Bone Repair Stem Cell Breakthrough Shows Promise

Posted: February 15, 2012 at 9:12 pm

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Main Category: Stem Cell Research
Article Date: 15 Feb 2012 - 8:00 PST

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According to a study published in the February issue of the STEM CELL Translational Medicine Journal , a world-first technique for generating adult stem cells (mesenchymal stem cells [MSCs]) has been developed by researchers at the University of Queensland. This new method can be used to repair bone and possibly other organs, and will considerably affect individuals suffering from a variety of serious diseases.

Professor Nicholas Fisk, who leads the collaborative study between the UQ Clinical Research Center (UQCCR) and the UQ's Australian Institute for Bioengineering and Nanotechnology (AIBN), explained:

"We used a small molecule to induce embryonic stem cells over a 10 day period, which is much faster than other studies reported in the literature.

The technique also worked on their less contentious counterparts, induced pluripotent stem cells.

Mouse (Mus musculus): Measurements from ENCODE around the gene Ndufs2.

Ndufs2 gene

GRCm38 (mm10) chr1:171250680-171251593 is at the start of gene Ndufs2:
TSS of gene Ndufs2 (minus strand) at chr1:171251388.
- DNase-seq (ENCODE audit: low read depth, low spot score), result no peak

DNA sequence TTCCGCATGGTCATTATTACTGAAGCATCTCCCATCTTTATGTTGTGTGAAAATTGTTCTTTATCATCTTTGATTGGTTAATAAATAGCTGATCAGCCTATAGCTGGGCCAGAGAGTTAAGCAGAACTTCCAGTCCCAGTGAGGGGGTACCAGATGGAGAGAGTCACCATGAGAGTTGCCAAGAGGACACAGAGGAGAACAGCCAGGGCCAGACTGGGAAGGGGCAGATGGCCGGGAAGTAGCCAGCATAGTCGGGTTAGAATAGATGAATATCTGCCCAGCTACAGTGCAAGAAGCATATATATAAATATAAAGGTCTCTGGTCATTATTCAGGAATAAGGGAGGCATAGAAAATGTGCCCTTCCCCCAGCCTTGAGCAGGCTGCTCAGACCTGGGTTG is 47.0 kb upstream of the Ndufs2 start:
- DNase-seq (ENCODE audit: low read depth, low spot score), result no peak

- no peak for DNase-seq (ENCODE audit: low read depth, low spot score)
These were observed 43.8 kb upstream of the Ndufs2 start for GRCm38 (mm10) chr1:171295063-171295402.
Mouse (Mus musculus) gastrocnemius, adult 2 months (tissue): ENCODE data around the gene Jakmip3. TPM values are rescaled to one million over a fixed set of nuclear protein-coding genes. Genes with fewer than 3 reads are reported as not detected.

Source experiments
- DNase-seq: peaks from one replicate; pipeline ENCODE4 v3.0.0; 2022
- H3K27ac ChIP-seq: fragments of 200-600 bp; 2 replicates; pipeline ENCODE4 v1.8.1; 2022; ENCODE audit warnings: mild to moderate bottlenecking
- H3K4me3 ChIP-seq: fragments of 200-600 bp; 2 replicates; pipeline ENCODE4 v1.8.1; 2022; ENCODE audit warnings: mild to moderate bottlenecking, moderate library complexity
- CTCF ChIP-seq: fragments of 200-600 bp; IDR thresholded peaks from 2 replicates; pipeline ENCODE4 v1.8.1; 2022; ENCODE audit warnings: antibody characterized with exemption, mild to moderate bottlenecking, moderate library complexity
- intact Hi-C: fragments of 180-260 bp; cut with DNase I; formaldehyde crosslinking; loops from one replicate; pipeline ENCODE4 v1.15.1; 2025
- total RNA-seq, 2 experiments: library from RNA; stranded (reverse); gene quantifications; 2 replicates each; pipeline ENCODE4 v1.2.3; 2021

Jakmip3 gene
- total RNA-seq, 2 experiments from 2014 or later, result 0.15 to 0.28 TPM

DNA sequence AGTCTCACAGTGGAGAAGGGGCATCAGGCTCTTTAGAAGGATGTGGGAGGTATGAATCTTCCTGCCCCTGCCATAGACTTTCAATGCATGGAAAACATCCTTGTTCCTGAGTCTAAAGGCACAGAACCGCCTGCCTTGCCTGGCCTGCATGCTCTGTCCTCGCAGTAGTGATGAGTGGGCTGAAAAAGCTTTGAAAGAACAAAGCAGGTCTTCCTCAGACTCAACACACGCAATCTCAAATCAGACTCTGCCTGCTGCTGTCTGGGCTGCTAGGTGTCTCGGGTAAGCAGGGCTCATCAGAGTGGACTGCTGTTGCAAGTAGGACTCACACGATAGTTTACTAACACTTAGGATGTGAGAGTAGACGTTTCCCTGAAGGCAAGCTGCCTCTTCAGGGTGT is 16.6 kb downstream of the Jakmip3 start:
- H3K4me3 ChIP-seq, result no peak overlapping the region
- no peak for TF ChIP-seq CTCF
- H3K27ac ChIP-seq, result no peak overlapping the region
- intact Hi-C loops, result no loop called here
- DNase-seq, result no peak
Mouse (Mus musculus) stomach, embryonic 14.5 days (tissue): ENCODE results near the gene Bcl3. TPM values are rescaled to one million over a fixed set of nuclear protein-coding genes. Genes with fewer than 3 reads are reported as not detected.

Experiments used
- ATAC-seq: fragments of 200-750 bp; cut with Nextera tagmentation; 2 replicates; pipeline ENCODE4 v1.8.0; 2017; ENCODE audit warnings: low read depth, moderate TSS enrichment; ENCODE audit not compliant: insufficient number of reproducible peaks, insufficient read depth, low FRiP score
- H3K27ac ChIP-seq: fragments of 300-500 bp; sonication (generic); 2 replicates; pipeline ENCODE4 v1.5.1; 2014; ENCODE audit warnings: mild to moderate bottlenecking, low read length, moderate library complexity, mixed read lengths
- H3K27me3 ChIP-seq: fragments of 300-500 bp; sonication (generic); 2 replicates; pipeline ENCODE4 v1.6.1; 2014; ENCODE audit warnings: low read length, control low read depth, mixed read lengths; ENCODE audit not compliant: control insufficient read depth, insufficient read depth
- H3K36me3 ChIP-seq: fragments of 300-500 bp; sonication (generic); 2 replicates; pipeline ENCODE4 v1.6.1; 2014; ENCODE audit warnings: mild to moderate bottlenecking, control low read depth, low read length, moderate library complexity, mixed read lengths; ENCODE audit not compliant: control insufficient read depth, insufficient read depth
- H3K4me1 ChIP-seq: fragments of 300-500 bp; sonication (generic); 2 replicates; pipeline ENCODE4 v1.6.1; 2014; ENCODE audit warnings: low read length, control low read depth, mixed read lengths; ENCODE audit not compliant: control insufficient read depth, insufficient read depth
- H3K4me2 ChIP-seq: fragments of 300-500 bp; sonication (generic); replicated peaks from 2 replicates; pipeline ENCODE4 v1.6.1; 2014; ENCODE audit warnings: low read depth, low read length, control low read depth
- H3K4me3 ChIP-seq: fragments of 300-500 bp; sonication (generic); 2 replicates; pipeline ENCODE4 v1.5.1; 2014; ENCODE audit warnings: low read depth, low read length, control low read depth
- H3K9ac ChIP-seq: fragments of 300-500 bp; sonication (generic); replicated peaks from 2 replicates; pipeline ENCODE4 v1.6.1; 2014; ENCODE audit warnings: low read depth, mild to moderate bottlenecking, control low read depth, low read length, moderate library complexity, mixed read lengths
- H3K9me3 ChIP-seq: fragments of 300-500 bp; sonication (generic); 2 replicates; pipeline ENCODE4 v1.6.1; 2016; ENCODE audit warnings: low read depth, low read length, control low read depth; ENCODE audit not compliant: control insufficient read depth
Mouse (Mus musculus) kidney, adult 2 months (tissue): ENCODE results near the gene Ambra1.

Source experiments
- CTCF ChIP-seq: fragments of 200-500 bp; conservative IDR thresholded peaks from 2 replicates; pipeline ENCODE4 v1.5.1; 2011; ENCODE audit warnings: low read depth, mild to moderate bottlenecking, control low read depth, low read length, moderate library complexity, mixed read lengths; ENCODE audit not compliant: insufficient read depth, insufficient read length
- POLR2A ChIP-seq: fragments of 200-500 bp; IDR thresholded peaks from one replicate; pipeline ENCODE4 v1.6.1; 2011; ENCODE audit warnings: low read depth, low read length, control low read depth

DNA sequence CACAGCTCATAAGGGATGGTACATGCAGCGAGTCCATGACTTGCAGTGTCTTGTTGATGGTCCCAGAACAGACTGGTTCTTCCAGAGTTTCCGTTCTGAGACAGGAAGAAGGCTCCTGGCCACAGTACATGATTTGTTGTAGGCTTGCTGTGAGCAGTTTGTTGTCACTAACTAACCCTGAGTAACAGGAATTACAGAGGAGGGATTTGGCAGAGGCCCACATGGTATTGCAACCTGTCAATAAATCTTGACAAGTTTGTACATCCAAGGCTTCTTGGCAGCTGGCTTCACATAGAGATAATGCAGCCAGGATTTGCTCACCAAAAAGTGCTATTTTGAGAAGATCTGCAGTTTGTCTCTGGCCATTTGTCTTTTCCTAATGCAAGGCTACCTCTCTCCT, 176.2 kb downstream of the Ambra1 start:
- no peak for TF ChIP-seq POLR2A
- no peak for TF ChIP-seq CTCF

To make the pluripotent mature stem cells useful in the clinic, they have to be told what type of cell they need to become (pre-differentiated), before being administered to an injured organ, or otherwise they could form tumors.

Because only small numbers of MSCs exist in the bone marrow, and harvesting bone marrow from a healthy donor is an invasive procedure, the ability to make our own MSCs in large number in the laboratory is an exciting step in the future widespread clinical use of MSCs.

We were able to show these new forms of stem cells exhibited all the characteristics of bone marrow stem cells and we are currently examining their bone repair capability."

Ernst Wolvetang, co-researcher on the study and AIBN Associate Professor, explained that the technique had overcome a considerable obstacle in the translation of stem cell-based therapy.

Wolvetang said: "We are very excited by this research, which has brought together stem cell researchers from two of the major UQ research hubs UQCCR and AIBN."

Written by: Grace Rattue

Copyright: Medical News Today
Not to be reproduced without permission of Medical News Today

Visit our stem cell research section for the latest news on this subject. UniQuest, The University of Queensland's main commercialization company, invites parties interested in licensing the intellectual property relating to this discovery to contact UniQuest on 3365 4037 or lifesciences@uniquest.com.au.

Source: University of Queensland

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Bone Repair Stem Cell Breakthrough Shows Promise

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